– Well the “kangaroo” weapons inspections reached their predetermined verdict yesterday: Iraq is guilty of something…Of what, no one is exactly sure. The approximate verdict reached by chief UN sleuth Hans Blix is this: “That Hussein guy is trying to hide something, most likely weapons of mass destruction…and we don’t like it one bit.”

– Yesterday, Blix’s report called on Iraq to prove that it has disarmed itself. We’re confused; isn’t it Blix’s job to determine whether Iraq has disarmed? Since when does the mouse alert the cat to its whereabouts? In any event, Blix told the U.N. Security Council that the various inspectors need more time to verify Iraqi compliance.

– But the Bush administration has heard enough already, and it is clearly itching to pull the trigger on an Iraqi invasion. “We can’t keep kicking the can down the road,” Colin Powell said of extending the inspection deadline.

– Countering Powell’s impatience, Senate Minority Leader Tom Daschle – a man who never met a foot he didn’t want to put in his mouth – posed two very worthwhile questions yesterday: “First, does Saddam Hussein pose a threat to our national security so imminent that it justifies putting American lives at risk to get rid of him? And second, how are our efforts to deal with this threat helped by short- circuiting an inspections process we demanded in the first place?”

– We suspect that Daschle’s question will go unanswered, drowned out by the drumbeat of war. Thus, the prospect of an American invasion draws ever nearer, and with it, the prospect of a fourth straight losing year for the stock market.

– Yesterday, stocks tumbled yet again, as the Dow dropped 141 points to 7,989, closing below 8,000 for the first time since Oct. 14. The blue chips are now down more than 4% so far this year. The Nasdaq joined the Dow and S&P 500 in the minus column for 2003 by falling 17 points to 1,325. Global stock markets are also sliding lower. London’s FTSE dropped for an 11th straight day, while most European bourses fell about 3% each.

– Conditions have become so tough out there on Wall Street that even the gold stocks are falling. The yellow metal itself continued its winning ways by gaining $1 to $369.40 an ounce, but most gold stocks declined. The Philadelphia Gold & Silver Index fell 3.2% to 79.6.

– But while share prices are tumbling, home prices are soaring. Somehow – we don’t know how – despite rising unemployment, despite intensifying global geo-political turmoil and despite deteriorating U.S. economic conditions, the U.S. housing market keeps chugging along like some sort of financial Mr. Magoo. Sales of existing homes rose about 5% in December, capping a record year for the industry, according to the National Association of Realtors. Housing remains one of the very few bright spots in a very somber economy.

– The tech sector is more typical of the tough times on Main Street. At the World Economic Forum’s annual meeting in Davos, Switzerland, Microsoft founder Bill Gates said he did not expect a big pickup soon in technology spending. “This economy is fairly flat,” said Gates, “technology spending, there’s no big uptick.” Gates gets no argument from his fellow technology company executives. In fact, the outlook is fairly grim throughout techland, which is a big part of the reason that stocks are falling – with or without the Iraqi conflict.

– “The stock market has reneged on its early promise,” says Andrew Kashdan of Apogee Research. “Pretty much all the market leaders have been forced to dampen analysts’ enthusiasm for a recovery that is looking not so imminent. The list of party poops includes General Electric, Microsoft, IBM, Sun Microsystems and Intel. To take one example, Intel beat the numbers (if anyone still cares), but another machete-like cut to capital spending did not exactly inspire confidence. Sun Microsystems didn’t even bother making a forecast for its fiscal third quarter…”

– Being a long-term investor just isn’t as much fun as it used to be. In fact, Strategic Investments editor, Dan Denning, says that investing in the U.S. stock market is far more likely to be painful than profitable. “Any strategy that counts on the relative out-performance of traditional blue chips is a lot like trading futures on death row inmates,” says Denning, “hoping you’ll own the one that gets a pardon. And unless the stock market starts acting like the Governor of Illinois and gives clemency to the hundreds of blue chips which will get crushed by the bear market, its’ not going to pay to try and guess which blue chips sill ‘survive.'”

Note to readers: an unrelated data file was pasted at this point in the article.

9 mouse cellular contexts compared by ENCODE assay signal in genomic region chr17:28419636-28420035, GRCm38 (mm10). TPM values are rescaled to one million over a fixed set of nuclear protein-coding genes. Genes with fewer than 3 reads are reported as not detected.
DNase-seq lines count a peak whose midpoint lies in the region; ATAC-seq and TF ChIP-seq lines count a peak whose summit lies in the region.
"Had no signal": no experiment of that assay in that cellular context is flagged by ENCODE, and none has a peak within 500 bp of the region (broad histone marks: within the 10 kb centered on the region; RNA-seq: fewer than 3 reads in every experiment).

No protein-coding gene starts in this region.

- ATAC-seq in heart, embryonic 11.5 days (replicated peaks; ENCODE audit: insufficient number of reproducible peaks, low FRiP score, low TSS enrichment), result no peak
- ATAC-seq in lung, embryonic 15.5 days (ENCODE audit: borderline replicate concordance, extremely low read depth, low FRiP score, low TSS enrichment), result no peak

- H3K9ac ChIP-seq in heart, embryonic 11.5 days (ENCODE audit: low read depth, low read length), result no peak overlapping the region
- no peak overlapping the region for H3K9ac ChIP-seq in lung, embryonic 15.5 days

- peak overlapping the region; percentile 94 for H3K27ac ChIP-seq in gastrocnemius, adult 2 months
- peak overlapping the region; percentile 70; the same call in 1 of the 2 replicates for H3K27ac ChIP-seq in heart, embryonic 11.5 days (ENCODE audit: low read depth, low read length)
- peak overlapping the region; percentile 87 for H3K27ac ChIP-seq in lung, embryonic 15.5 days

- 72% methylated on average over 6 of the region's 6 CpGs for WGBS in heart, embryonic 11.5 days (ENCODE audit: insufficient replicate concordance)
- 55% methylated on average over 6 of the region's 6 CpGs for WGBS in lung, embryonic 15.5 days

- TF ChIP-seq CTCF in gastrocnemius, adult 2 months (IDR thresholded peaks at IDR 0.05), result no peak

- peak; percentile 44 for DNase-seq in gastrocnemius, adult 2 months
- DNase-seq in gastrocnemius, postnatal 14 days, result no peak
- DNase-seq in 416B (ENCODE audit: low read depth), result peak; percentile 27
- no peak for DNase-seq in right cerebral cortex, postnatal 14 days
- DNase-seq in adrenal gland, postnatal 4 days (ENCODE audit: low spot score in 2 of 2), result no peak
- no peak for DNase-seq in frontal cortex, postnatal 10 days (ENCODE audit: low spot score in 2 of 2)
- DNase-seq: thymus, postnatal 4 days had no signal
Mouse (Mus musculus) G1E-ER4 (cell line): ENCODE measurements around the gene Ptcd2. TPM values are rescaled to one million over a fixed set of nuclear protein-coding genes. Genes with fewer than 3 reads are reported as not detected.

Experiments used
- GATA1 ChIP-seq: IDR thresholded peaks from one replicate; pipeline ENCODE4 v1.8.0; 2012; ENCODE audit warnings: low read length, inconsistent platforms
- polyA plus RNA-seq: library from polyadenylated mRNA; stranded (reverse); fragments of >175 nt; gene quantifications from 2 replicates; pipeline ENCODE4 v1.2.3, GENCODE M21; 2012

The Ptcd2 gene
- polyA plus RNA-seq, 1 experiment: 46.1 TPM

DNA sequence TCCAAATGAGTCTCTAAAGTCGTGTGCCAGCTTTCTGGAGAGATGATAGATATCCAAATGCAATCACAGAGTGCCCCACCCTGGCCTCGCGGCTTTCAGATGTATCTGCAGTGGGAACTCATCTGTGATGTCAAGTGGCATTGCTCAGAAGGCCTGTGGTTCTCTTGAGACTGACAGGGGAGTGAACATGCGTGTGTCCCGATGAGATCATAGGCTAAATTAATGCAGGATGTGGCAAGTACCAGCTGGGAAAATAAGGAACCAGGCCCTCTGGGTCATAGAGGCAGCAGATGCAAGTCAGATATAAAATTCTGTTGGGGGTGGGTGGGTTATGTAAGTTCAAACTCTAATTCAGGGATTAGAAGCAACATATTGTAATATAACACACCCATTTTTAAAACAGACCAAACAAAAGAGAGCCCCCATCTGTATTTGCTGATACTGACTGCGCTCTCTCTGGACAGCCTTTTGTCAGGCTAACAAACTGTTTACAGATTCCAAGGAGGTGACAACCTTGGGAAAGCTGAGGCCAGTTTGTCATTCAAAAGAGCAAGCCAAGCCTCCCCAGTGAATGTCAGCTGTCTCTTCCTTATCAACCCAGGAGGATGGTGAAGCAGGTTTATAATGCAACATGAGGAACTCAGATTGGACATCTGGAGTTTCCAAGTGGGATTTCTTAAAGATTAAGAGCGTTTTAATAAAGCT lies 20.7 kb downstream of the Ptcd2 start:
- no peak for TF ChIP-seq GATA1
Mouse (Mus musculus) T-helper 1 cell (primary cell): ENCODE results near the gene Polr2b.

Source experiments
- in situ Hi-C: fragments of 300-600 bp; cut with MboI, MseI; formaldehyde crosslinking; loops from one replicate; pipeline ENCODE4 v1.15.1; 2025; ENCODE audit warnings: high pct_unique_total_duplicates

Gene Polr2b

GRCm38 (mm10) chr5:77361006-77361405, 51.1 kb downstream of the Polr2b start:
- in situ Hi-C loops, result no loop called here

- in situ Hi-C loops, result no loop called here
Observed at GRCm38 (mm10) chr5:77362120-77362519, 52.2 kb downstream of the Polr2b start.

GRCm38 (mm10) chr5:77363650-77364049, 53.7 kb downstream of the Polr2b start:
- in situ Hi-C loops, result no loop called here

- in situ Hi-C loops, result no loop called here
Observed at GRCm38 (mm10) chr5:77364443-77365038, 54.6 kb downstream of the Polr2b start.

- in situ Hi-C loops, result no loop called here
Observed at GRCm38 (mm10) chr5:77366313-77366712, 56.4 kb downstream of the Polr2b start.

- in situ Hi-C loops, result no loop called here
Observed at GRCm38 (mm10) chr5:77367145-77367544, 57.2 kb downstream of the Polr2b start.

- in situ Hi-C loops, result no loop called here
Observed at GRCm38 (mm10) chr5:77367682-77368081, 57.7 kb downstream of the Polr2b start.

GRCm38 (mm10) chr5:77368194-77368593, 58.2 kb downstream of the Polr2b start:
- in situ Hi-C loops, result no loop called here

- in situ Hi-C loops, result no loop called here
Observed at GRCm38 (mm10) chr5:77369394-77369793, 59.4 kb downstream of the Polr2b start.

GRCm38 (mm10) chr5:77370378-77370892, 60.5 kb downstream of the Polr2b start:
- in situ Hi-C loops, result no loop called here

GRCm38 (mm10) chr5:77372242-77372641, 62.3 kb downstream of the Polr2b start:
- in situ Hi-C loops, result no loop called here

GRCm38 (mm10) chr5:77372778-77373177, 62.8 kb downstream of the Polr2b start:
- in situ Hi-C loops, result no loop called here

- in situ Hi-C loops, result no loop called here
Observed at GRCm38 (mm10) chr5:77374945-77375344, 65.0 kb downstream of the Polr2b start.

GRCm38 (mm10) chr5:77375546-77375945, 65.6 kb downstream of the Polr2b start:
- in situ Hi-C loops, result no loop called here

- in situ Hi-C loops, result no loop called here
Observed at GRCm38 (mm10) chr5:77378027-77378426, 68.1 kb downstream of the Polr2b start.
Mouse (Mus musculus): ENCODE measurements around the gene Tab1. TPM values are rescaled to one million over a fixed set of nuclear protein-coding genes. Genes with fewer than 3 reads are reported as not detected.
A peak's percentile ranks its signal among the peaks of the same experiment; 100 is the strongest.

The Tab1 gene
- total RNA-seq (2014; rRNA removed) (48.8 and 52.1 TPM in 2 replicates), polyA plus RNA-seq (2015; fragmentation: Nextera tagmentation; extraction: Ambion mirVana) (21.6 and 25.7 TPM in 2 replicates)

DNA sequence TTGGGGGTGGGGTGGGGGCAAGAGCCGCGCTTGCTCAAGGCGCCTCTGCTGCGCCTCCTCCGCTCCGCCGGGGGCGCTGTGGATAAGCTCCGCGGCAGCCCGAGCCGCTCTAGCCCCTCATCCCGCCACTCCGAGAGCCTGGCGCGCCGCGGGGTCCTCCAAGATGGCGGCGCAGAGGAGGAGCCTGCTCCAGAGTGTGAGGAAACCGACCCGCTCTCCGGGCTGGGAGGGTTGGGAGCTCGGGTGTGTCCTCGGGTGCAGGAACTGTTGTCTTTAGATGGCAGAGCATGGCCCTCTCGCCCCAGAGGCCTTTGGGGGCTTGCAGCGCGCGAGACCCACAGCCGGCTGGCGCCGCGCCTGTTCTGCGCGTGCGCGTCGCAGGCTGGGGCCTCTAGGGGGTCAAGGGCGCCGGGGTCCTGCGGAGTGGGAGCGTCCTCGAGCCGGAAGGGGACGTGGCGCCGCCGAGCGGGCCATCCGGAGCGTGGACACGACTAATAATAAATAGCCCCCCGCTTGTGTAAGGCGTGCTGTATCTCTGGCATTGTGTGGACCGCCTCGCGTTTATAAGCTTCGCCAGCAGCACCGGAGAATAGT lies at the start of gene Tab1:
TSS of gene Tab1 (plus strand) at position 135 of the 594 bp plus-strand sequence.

Back in Paris…

*** Americans have been leveraging themselves with stocks, real estate, and credit card debt for many years. Debt totaled only 150% of GDP in 1950. Now it is twice that high. Little by little…or in a sudden panic…they will have to de-leverage themselves somehow. Not until that happens will the bubble really be over for us all.

*** De-leveraging can take a long, long time. Japan began in 1990. But yesterday’s news brought evidence that the process continues. Short-term interest rates have fallen BELOW zero, reflecting obstinate deflation…retail sales fell 3.9% in December…and the nation’s trade surplus shot up by more than 51%. The Japanese just won’t spend money.

*** Here at the Daily Reckoning, our beat is money. But long time DR sufferers have realized that money is just a cover…an alibi…a pretext for commenting on other things. We’re fascinated by the way the world works…and by this strange creature, homo sapiens sapiens, the infests the place. Watching him carefully – rather than studying statistics or econometric formulae – gives us clues to how his money works, too.

But we don’t really care about money, dear reader. We live simply and frugally. A bed, book, and candle are all we really need. In fact, as long as we have enough to pay for our office and our apartment…our 2-hour lunches…good vintage wines…our summer house…vacations…riding lessons…music lessons…French lessons…antique cars…Savile Row suits…19th century French landscape paintings…boarding school and college for our 6 children…the cleaning lady…the gardener…cement for our stone walls… heck, we can take it or leave it. After all, it’s the simple things that really matter.

*** Maria is on a modeling assignment in Mauritius, where she is staying at a resort called Touessrok.

“You wouldn’t believe it,” she said last night. “This place is so beautiful and so deluxe. Everybody who comes here must be super-rich. I came into my room last night and they had spread rose petals on my bed. Everywhere you look, it is stunning…There’s a white sand beach…a coral reef…the sea is a beautiful color of green…

“I had a free massage…and tomorrow I don’t have to work…so I’m going to sit by the pool and have one of these guys in the white uniforms bring me drinks with umbrellas in them…”

You see, dear reader, it really is the simple things that really matter.

The Daily Reckoning